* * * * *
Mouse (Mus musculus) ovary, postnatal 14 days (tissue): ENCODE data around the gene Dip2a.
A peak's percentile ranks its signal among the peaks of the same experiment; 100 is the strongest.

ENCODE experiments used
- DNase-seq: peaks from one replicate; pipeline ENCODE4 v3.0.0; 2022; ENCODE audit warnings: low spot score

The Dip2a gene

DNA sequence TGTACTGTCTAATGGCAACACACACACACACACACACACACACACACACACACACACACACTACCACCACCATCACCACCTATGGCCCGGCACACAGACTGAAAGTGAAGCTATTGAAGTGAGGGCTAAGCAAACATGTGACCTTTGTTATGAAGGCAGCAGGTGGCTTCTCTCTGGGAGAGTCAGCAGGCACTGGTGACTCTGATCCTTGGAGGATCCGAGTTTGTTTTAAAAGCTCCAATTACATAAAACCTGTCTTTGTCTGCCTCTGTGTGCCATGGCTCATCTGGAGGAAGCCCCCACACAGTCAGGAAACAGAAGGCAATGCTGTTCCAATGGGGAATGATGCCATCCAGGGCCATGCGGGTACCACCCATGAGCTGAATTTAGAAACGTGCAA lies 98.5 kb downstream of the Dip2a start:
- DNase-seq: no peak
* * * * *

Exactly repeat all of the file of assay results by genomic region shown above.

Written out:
Mouse (Mus musculus) ovary, postnatal 14 days (tissue): ENCODE data around the gene Dip2a.
A peak's percentile ranks its signal among the peaks of the same experiment; 100 is the strongest.

ENCODE experiments used
- DNase-seq: peaks from one replicate; pipeline ENCODE4 v3.0.0; 2022; ENCODE audit warnings: low spot score

The Dip2a gene

DNA sequence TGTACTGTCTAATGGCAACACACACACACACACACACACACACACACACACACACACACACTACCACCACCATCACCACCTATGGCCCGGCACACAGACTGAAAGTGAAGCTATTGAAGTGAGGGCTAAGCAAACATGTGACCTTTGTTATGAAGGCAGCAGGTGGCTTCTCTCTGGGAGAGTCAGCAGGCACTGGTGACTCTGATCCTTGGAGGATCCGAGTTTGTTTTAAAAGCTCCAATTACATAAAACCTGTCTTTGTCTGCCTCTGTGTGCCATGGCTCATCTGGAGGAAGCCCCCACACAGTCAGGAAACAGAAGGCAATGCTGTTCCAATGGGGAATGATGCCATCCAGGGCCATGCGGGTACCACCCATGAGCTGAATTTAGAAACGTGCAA lies 98.5 kb downstream of the Dip2a start:
- DNase-seq: no peak